Millions of people around the world are currently shutting themselves away from their loved ones, their hobbies and their work in the wake of the COVID-19 outbreak. For the vast majority of these people this is an unprecedented, hopefully once in a lifetime, event that has left them re-evaluating their situations and the things we once took for granted. For a small number of us, isolation, physically, mentally and emotionally, is something we have come across before. As an Expedition Doctor, I want to draw on some comparisons with the isolation we are all currently experiencing and the isolation that myself and my clients experience each time we head to a far-flung place in search of adventure. The coping mechanisms we’ve developed on the side of a mountain can just as easily be applied to help you cope at home.
Change of routine:
All of us were used to some sort of routine. Even if that routine meant not having a routine. It was what we were used to. On an expedition that routine is dictated by the expedition leader and the plans for that given day. Many of us are now working from home and having to adapt to a new routine whether this involves looking after family members, planning our one hour of exercise or working out of the office. Suddenly, the change of routine becomes your new routine, and with each day it becomes a little easier. Those early starts? Slightly less tiring. The weekly, rather than daily trips to the shops? More efficient. Setting a new routine allows us to focus on what is important at any moment in time. During a tough 12-hour push to summit, the only thing that matters is the health of our climbers and the push to the summit. Not the weather back home, the food waiting for you at base camp or the hot shower back at the hotel. Compartmentilise your task and your goal. Make sure you turn the computer off to have a proper lunch break. Set yourself a working day, even from home. These small changes will ensure you are more focused, efficient and happier in day to day life.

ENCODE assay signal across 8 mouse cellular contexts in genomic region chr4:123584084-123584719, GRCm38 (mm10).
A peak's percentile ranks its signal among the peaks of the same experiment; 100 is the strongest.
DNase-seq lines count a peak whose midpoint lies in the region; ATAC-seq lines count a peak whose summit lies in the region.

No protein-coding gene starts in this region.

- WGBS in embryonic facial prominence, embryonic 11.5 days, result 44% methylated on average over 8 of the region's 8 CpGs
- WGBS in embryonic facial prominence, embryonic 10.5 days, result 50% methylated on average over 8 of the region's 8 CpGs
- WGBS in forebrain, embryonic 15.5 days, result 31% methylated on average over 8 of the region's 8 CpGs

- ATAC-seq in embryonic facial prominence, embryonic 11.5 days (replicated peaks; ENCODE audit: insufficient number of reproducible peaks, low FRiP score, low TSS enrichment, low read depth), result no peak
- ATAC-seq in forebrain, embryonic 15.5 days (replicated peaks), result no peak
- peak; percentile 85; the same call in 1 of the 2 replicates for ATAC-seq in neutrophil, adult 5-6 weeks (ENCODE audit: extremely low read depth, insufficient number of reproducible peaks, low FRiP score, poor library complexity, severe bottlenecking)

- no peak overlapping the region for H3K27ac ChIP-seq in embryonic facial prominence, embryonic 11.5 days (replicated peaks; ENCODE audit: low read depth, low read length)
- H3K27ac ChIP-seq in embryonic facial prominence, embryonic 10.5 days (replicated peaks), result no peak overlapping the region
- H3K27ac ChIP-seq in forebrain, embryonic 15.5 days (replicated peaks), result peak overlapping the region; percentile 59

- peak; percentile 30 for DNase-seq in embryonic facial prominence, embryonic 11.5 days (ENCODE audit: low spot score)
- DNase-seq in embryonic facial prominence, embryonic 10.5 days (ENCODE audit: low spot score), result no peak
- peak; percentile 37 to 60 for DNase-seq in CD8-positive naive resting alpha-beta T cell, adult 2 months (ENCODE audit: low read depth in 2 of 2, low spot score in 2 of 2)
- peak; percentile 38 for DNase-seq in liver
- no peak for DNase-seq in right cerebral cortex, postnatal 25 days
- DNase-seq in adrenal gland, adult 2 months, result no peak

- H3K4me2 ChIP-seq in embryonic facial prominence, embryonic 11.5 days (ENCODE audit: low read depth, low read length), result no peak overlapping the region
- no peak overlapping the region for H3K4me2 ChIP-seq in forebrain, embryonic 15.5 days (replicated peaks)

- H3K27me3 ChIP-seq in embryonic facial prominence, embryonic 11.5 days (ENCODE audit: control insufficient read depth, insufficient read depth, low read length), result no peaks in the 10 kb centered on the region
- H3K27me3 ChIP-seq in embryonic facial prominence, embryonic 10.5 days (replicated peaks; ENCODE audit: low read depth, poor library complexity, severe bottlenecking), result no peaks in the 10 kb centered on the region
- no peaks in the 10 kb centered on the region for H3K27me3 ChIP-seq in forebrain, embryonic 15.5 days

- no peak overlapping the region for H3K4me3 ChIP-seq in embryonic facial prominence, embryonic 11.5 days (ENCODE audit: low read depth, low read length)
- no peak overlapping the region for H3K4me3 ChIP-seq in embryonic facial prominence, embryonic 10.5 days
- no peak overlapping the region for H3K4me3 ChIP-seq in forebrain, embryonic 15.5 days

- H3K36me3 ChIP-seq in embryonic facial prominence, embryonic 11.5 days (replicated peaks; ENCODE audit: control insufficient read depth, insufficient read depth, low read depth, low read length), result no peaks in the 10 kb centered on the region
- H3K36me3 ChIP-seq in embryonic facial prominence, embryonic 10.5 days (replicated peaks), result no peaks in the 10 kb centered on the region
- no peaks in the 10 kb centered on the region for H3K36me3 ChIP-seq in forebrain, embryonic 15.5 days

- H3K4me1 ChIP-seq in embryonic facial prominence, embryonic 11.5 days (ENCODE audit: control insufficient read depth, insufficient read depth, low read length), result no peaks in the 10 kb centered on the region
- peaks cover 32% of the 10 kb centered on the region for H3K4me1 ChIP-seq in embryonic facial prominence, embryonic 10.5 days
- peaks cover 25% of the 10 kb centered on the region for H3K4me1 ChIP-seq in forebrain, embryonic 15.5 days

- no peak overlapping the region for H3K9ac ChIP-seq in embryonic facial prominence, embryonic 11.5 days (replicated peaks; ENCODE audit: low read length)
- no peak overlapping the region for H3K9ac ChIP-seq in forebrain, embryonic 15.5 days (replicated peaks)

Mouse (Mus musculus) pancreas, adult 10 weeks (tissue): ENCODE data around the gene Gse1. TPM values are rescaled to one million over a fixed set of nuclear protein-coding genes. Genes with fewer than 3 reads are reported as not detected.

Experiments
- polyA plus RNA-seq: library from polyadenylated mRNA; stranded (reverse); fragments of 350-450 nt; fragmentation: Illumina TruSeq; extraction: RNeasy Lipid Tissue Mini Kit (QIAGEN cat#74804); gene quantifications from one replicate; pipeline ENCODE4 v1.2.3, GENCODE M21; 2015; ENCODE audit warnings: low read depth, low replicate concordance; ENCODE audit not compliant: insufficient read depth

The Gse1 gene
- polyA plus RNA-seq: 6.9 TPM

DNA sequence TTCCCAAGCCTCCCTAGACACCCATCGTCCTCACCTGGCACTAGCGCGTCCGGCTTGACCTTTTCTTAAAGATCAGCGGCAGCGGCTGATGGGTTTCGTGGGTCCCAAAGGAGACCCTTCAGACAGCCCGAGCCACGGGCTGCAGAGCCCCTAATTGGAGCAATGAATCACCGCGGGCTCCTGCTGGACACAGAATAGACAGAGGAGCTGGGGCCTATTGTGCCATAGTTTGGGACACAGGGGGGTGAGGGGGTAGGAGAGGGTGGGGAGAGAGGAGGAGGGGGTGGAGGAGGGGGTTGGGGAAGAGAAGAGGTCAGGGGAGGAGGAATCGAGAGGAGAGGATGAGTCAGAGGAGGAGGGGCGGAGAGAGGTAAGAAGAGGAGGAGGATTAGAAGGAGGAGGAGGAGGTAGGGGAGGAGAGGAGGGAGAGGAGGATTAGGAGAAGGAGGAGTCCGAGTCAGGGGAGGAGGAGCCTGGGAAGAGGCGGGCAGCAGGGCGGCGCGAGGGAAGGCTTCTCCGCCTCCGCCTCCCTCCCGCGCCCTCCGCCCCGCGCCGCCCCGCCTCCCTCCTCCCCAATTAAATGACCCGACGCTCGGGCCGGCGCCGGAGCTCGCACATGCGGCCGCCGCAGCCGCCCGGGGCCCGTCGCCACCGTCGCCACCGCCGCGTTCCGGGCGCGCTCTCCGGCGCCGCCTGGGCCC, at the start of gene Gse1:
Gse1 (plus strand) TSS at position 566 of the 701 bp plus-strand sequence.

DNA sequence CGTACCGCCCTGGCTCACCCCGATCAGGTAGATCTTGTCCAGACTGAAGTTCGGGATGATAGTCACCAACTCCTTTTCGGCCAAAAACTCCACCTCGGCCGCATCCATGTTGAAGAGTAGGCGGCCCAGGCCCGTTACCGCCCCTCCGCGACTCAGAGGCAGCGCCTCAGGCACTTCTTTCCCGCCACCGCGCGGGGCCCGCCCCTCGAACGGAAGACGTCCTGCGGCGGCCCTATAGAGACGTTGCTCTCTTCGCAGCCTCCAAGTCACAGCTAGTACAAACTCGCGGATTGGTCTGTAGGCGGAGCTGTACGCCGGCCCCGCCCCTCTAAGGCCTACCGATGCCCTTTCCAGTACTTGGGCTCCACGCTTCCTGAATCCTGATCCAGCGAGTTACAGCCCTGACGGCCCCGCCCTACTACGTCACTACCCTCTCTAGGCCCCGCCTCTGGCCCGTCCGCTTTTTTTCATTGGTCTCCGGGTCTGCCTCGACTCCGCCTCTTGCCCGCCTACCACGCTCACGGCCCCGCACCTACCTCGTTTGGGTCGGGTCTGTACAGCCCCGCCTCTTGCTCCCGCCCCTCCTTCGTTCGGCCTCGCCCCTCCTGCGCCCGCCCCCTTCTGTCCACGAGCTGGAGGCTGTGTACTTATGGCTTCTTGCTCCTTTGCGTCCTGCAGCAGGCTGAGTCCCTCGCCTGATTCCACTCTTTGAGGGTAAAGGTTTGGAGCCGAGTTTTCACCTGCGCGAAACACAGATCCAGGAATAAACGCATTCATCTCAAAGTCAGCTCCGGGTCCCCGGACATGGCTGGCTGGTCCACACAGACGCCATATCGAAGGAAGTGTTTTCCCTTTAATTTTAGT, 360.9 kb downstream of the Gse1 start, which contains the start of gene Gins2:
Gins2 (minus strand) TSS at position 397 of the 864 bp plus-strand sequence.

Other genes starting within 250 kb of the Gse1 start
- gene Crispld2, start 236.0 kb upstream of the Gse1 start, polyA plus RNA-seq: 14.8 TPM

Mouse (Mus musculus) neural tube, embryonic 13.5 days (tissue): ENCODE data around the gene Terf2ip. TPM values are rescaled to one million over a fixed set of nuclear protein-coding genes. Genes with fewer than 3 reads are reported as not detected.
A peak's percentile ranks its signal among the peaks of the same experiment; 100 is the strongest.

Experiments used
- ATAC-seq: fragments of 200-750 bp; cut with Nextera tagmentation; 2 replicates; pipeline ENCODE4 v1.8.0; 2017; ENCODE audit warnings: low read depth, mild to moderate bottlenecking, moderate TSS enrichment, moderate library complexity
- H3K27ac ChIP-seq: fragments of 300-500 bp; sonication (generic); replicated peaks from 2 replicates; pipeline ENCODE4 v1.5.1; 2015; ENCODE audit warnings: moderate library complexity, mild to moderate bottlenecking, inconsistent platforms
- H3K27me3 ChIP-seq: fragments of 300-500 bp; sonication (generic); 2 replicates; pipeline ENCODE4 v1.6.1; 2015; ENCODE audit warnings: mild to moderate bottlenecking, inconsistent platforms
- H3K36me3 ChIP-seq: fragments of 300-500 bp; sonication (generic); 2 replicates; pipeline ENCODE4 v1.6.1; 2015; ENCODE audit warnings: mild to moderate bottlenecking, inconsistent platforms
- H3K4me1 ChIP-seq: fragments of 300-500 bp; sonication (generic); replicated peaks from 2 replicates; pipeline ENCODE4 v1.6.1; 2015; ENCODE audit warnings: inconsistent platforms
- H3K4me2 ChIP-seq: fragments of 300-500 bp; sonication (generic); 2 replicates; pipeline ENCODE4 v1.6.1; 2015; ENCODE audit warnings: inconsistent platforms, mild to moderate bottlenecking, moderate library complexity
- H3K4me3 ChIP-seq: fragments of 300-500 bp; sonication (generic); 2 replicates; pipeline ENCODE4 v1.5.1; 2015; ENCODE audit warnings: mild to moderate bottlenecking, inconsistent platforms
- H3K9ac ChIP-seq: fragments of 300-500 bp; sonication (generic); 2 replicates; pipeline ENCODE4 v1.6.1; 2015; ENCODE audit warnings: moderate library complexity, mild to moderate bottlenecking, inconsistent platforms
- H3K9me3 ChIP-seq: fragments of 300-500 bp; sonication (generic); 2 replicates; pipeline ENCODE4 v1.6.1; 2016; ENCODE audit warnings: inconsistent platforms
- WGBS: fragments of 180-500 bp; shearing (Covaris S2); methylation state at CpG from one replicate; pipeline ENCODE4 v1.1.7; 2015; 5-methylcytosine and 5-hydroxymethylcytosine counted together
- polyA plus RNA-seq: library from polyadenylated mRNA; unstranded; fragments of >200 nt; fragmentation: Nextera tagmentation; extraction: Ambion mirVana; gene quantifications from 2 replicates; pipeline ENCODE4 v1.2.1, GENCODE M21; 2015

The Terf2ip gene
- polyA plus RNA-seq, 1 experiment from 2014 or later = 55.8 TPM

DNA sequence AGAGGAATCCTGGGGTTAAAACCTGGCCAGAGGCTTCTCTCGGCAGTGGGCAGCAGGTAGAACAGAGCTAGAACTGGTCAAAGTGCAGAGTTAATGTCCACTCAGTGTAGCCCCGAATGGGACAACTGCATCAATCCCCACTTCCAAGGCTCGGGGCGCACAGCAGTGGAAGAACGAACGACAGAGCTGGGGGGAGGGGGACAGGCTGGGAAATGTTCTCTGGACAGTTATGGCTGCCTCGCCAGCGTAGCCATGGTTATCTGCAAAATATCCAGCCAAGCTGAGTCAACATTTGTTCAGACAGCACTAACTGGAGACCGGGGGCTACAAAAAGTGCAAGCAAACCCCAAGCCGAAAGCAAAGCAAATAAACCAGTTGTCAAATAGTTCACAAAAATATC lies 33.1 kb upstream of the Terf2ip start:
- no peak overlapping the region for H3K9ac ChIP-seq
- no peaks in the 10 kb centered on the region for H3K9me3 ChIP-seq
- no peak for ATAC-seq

Looking after others:
As an Expedition Doctor, I am always there to support the group in any way that I can. However, I truly believe that you can’t look after others if you can’t look after yourself. In these difficult times it’s important to take time out to look after our own well-being; whether this is physically, mentally or emotionally. That time to rest and reset means that you can be in the best position to then go and help those in need. Make sure you practice what you preach. Hygiene is a hot topic on an expedition. If one person doesn’t wash their hands with soap, it’s not long before the entire group is ill and the expedition is in real jeopardy. The same goes for our current lives. Good hand hygiene and social distancing not only protects you, but all of those around you. It only takes one person to make a difference; rightly or wrongly.
Use your strengths:
On the mountain there’s always one really fit person, one person that can sing, one that can play guitar and one that’s normally remembered to bring a deck of cards. Everyone has their own strength and it is the differences among the group that make an expedition the once in a lifetime adventure that it is. The same goes for our family, friends and work colleges. Everyone has a strength, sometimes you might just need to go looking for it. Just like strengths, everyone also has weaknesses. Try to look after one another and help others when they can’t help themselves. Resolve their problems and use their strengths; after all, when this is all over, all that will really matter is the way we treated one another.
Embrace the unexpected:
I remember when I was at high camp on Elbrus. We had gone to sleep on three separate nights, expecting to start a summit attempt around 02:00 that morning. The first night we got up and got told to go straight back to bed. The wind was too strong to summit. The second night we got up, managed to get changed, pack our bags and then were told to get back to bed. The wind was again too strong. The third night was the same, except this time we got as far as having breakfast. The fourth night, something unexpected happened. The wind had suddenly died down and we were off. The mountains have taught me to expect the unexpected. Mentally, unexpected changes can be draining whether that be losing a job, working from home, illness or social isolation. A resilient mindset allows us to embrace the unexpected and forget about the uncontrollable. Focus on what we can control and the rest will fall into place.
All change is temporary:
Like all things, this too shall pass. Life on a mountain, the unpredictable weather, the food, the chlorinated water, the early starts; they will all end. This difficult situation we find ourselves in? This will also end. We don’t currently know when yet, but it will – remember that. There’s no doubt it will come at a cost, but try to take some positive from it, no matter how small. Ensure you look after others and remain strong. No matter how alone you may feel – you’re not – ever.
If you are a doctor and interested in working with Earth’s Edge visit – www.earths-edge.com/expedition-doctors